April 2015, Rockville, MD — The 2015 count of people experiencing homelessness in Montgomery County is 1,100, an increase compared to last year’s count of 891. Despite this increase, some of the homeless census data indicate encouraging trends.
The overall spike can be attributed to an increase in the number of families experiencing homelessness, which rose from 91 families in 2014 to 159 families in 2015.
This increase is cause for concern, Interfaith Works CEO Shane Rock said. But he is encouraged by some of the results of the “Point in Time” survey, conducted across the county in January 2015, because the snapshot census indicates decreases in specific populations of those experiencing homelessness.
Those identified as chronically homeless decreased by 10.5% and unsheltered chronically homeless by 48.4%. “Chronically homeless” generally is defined as an individual or family who has been continuously homeless for a year or more or has had at least four episodes of homelessness in the past three years.
“We are making good progress in addressing the needs of the most vulnerable in our area, helping them move to the safety and stability of permanent, supportive housing,” Rock said. Households without children experienced a modest reduction in 2015 to 598 from 603 in 2014, continuing a downward trend over the past three years.
“These results suggest that intense, targeted programs aimed at helping those in need move from the temporary shelter environment or the outdoors into more permanent situations are yielding results,” Rock said. “Our Interfaith Homes program targets chronically homeless and vulnerable people and has successful moved them into safe stable housing. Efforts like these will help us continue to work toward the county-wide goal of ending chronic homelessness by 2017.”
Interfaith Works is a leading nonprofit in Montgomery County providing shelter and housing along with a wide array of services to help bring stability to the economically fragile in the community.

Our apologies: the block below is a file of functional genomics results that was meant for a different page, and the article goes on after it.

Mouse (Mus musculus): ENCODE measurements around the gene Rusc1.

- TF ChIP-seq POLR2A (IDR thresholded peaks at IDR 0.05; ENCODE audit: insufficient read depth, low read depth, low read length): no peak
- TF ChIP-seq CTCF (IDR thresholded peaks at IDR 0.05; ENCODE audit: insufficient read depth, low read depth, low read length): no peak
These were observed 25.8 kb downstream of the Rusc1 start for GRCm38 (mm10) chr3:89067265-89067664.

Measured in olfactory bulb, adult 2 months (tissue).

The Point in Time survey was conducted in January 2015 by local governments with the help of teams of trained volunteers and local social service agencies, including Interfaith Works. The Montgomery County teams fanned out across the area on a bitterly cold morning, counting and interviewing those experiencing homelessness, including those living outdoors. The survey also counts those living in temporary housing, such as emergency shelters and hotels. The one-day census is considered a snapshot of those experiencing homelessness on any given day in Montgomery County, and takes place in communities all across the United States.
“Overall, the survey numbers are an important indicator of both the successes and challenges we are facing,” Rock said. “We are making strides in housing vulnerable people.” Rock added, “Of course, even one person coping with the instability and stress of homelessness is one too many. Everyone deserves the safety and security of an affordable place to live.”
Rock noted the survey numbers are important because they help quantify the extent of the issue of homelessness and provide data that will inform and guide the work done by Interfaith Works and other agencies. He said, “Interfaith Works is proud to be among the key partners working together for the day when all Montgomery County residents are able to achieve the safety and security of housing.”
He praised Interfaith Works’ Montgomery County community partners, including the County Executive, County Council and the Department of Health and Human Services, for their support of efforts to provide a hand up to those facing economic crisis.
About Interfaith Works Interfaith Works, based in Rockville, is one of Montgomery County’s leading social service organizations and is celebrating 43 years of service to the economically vulnerable. Each year, Interfaith Works helps 20,000 neighbors in need move from crisis to stability through prevention, support and empowerment. For more information about Interfaith Works, call 301.762.8682 or go to: www.iworksmc.org